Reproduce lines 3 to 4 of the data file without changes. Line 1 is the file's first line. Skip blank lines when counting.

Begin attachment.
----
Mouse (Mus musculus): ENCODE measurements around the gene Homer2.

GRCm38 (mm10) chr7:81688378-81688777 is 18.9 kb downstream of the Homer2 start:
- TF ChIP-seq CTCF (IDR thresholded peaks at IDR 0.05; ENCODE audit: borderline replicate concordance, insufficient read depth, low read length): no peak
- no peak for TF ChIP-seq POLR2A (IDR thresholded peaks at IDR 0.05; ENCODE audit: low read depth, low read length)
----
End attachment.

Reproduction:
- TF ChIP-seq CTCF (IDR thresholded peaks at IDR 0.05; ENCODE audit: borderline replicate concordance, insufficient read depth, low read length): no peak
- no peak for TF ChIP-seq POLR2A (IDR thresholded peaks at IDR 0.05; ENCODE audit: low read depth, low read length)